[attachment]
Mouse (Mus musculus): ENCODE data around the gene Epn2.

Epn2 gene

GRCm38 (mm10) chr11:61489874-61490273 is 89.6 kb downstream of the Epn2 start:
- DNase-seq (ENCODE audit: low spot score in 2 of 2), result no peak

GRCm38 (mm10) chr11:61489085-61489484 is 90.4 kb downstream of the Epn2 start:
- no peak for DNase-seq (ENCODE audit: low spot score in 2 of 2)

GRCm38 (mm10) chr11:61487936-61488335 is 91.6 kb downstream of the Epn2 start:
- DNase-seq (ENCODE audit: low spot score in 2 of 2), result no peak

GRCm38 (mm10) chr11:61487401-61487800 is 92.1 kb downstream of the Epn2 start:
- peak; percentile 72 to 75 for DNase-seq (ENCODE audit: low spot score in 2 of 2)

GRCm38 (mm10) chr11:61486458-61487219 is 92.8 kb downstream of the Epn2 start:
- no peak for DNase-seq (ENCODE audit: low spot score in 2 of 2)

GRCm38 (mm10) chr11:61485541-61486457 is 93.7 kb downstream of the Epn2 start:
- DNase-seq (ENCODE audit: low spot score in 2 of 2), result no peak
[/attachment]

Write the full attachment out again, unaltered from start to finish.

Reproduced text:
Mouse (Mus musculus): ENCODE data around the gene Epn2.

Epn2 gene

GRCm38 (mm10) chr11:61489874-61490273 is 89.6 kb downstream of the Epn2 start:
- DNase-seq (ENCODE audit: low spot score in 2 of 2), result no peak

GRCm38 (mm10) chr11:61489085-61489484 is 90.4 kb downstream of the Epn2 start:
- no peak for DNase-seq (ENCODE audit: low spot score in 2 of 2)

GRCm38 (mm10) chr11:61487936-61488335 is 91.6 kb downstream of the Epn2 start:
- DNase-seq (ENCODE audit: low spot score in 2 of 2), result no peak

GRCm38 (mm10) chr11:61487401-61487800 is 92.1 kb downstream of the Epn2 start:
- peak; percentile 72 to 75 for DNase-seq (ENCODE audit: low spot score in 2 of 2)

GRCm38 (mm10) chr11:61486458-61487219 is 92.8 kb downstream of the Epn2 start:
- no peak for DNase-seq (ENCODE audit: low spot score in 2 of 2)

GRCm38 (mm10) chr11:61485541-61486457 is 93.7 kb downstream of the Epn2 start:
- DNase-seq (ENCODE audit: low spot score in 2 of 2), result no peak